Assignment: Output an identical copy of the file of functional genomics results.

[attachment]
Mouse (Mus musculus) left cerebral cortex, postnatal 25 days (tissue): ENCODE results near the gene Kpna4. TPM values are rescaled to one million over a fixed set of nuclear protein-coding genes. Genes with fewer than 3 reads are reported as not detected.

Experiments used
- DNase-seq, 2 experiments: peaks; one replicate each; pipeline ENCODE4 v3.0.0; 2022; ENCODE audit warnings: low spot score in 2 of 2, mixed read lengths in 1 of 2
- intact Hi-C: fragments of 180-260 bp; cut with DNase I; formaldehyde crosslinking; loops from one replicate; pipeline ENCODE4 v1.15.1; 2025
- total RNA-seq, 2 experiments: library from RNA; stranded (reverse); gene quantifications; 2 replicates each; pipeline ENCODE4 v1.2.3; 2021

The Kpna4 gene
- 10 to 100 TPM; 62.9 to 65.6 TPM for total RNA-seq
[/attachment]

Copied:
Mouse (Mus musculus) left cerebral cortex, postnatal 25 days (tissue): ENCODE results near the gene Kpna4. TPM values are rescaled to one million over a fixed set of nuclear protein-coding genes. Genes with fewer than 3 reads are reported as not detected.

Experiments used
- DNase-seq, 2 experiments: peaks; one replicate each; pipeline ENCODE4 v3.0.0; 2022; ENCODE audit warnings: low spot score in 2 of 2, mixed read lengths in 1 of 2
- intact Hi-C: fragments of 180-260 bp; cut with DNase I; formaldehyde crosslinking; loops from one replicate; pipeline ENCODE4 v1.15.1; 2025
- total RNA-seq, 2 experiments: library from RNA; stranded (reverse); gene quantifications; 2 replicates each; pipeline ENCODE4 v1.2.3; 2021

The Kpna4 gene
- 10 to 100 TPM; 62.9 to 65.6 TPM for total RNA-seq